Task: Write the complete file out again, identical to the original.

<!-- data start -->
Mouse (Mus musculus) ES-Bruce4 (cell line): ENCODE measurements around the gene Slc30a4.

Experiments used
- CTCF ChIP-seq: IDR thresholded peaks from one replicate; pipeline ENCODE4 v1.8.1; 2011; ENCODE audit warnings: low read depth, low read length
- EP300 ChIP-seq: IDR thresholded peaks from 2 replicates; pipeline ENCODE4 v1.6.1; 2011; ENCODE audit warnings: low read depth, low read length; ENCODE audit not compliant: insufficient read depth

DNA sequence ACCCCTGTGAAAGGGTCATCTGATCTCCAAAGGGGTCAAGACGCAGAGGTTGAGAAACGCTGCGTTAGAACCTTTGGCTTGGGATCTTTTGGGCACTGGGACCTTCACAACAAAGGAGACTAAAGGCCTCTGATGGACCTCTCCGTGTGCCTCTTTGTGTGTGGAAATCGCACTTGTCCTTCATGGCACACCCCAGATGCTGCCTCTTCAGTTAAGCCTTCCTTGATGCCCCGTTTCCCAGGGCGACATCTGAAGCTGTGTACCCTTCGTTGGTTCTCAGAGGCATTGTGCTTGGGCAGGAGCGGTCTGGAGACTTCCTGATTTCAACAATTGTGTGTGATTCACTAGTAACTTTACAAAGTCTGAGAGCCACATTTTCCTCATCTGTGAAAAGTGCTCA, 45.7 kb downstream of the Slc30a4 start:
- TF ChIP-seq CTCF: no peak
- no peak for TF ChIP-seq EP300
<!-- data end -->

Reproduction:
Mouse (Mus musculus) ES-Bruce4 (cell line): ENCODE measurements around the gene Slc30a4.

Experiments used
- CTCF ChIP-seq: IDR thresholded peaks from one replicate; pipeline ENCODE4 v1.8.1; 2011; ENCODE audit warnings: low read depth, low read length
- EP300 ChIP-seq: IDR thresholded peaks from 2 replicates; pipeline ENCODE4 v1.6.1; 2011; ENCODE audit warnings: low read depth, low read length; ENCODE audit not compliant: insufficient read depth

DNA sequence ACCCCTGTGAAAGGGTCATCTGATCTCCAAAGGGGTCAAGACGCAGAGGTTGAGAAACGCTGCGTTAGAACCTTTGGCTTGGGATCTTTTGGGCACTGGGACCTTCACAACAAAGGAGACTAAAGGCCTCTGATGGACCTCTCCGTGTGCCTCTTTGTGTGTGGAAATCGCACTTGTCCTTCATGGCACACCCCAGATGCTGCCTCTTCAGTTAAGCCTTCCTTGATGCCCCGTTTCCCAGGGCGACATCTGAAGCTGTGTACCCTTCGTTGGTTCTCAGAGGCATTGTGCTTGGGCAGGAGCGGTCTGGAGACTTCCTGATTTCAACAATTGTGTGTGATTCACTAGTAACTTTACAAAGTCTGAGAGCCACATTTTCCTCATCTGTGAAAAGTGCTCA, 45.7 kb downstream of the Slc30a4 start:
- TF ChIP-seq CTCF: no peak
- no peak for TF ChIP-seq EP300